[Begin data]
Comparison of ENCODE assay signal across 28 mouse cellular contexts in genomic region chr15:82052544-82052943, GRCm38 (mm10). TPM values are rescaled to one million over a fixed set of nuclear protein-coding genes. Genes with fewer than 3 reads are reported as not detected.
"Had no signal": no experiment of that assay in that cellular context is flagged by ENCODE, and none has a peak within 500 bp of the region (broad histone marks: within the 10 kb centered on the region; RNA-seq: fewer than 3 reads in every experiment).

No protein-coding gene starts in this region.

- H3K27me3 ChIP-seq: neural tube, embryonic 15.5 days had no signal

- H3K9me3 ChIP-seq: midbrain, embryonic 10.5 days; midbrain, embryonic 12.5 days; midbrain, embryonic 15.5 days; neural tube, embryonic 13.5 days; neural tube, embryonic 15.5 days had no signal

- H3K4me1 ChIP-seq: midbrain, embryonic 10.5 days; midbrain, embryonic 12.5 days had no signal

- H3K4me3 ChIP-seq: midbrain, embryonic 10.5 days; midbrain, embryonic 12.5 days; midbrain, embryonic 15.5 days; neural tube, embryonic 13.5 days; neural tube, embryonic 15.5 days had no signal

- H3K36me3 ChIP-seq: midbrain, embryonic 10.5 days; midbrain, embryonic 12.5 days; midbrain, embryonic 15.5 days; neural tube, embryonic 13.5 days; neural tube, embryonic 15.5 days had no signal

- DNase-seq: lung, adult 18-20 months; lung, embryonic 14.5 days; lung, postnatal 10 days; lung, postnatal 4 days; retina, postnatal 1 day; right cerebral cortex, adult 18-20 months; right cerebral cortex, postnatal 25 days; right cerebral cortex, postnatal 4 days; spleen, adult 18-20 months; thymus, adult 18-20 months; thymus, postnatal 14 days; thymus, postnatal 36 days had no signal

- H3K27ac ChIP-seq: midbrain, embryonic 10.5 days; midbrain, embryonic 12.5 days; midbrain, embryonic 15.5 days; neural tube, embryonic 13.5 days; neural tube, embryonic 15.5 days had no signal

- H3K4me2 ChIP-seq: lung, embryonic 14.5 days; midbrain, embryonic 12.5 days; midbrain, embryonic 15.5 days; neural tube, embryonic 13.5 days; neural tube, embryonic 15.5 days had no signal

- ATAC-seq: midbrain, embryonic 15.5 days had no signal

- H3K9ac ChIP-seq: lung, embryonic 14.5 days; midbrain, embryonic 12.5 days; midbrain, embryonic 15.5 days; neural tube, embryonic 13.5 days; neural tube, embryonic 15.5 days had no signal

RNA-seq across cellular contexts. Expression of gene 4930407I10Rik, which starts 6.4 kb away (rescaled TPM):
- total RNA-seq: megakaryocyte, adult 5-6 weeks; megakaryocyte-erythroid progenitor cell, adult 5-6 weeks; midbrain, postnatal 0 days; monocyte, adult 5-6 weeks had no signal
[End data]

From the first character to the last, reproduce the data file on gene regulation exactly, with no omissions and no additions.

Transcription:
Comparison of ENCODE assay signal across 28 mouse cellular contexts in genomic region chr15:82052544-82052943, GRCm38 (mm10). TPM values are rescaled to one million over a fixed set of nuclear protein-coding genes. Genes with fewer than 3 reads are reported as not detected.
"Had no signal": no experiment of that assay in that cellular context is flagged by ENCODE, and none has a peak within 500 bp of the region (broad histone marks: within the 10 kb centered on the region; RNA-seq: fewer than 3 reads in every experiment).

No protein-coding gene starts in this region.

- H3K27me3 ChIP-seq: neural tube, embryonic 15.5 days had no signal

- H3K9me3 ChIP-seq: midbrain, embryonic 10.5 days; midbrain, embryonic 12.5 days; midbrain, embryonic 15.5 days; neural tube, embryonic 13.5 days; neural tube, embryonic 15.5 days had no signal

- H3K4me1 ChIP-seq: midbrain, embryonic 10.5 days; midbrain, embryonic 12.5 days had no signal

- H3K4me3 ChIP-seq: midbrain, embryonic 10.5 days; midbrain, embryonic 12.5 days; midbrain, embryonic 15.5 days; neural tube, embryonic 13.5 days; neural tube, embryonic 15.5 days had no signal

- H3K36me3 ChIP-seq: midbrain, embryonic 10.5 days; midbrain, embryonic 12.5 days; midbrain, embryonic 15.5 days; neural tube, embryonic 13.5 days; neural tube, embryonic 15.5 days had no signal

- DNase-seq: lung, adult 18-20 months; lung, embryonic 14.5 days; lung, postnatal 10 days; lung, postnatal 4 days; retina, postnatal 1 day; right cerebral cortex, adult 18-20 months; right cerebral cortex, postnatal 25 days; right cerebral cortex, postnatal 4 days; spleen, adult 18-20 months; thymus, adult 18-20 months; thymus, postnatal 14 days; thymus, postnatal 36 days had no signal

- H3K27ac ChIP-seq: midbrain, embryonic 10.5 days; midbrain, embryonic 12.5 days; midbrain, embryonic 15.5 days; neural tube, embryonic 13.5 days; neural tube, embryonic 15.5 days had no signal

- H3K4me2 ChIP-seq: lung, embryonic 14.5 days; midbrain, embryonic 12.5 days; midbrain, embryonic 15.5 days; neural tube, embryonic 13.5 days; neural tube, embryonic 15.5 days had no signal

- ATAC-seq: midbrain, embryonic 15.5 days had no signal

- H3K9ac ChIP-seq: lung, embryonic 14.5 days; midbrain, embryonic 12.5 days; midbrain, embryonic 15.5 days; neural tube, embryonic 13.5 days; neural tube, embryonic 15.5 days had no signal

RNA-seq across cellular contexts. Expression of gene 4930407I10Rik, which starts 6.4 kb away (rescaled TPM):
- total RNA-seq: megakaryocyte, adult 5-6 weeks; megakaryocyte-erythroid progenitor cell, adult 5-6 weeks; midbrain, postnatal 0 days; monocyte, adult 5-6 weeks had no signal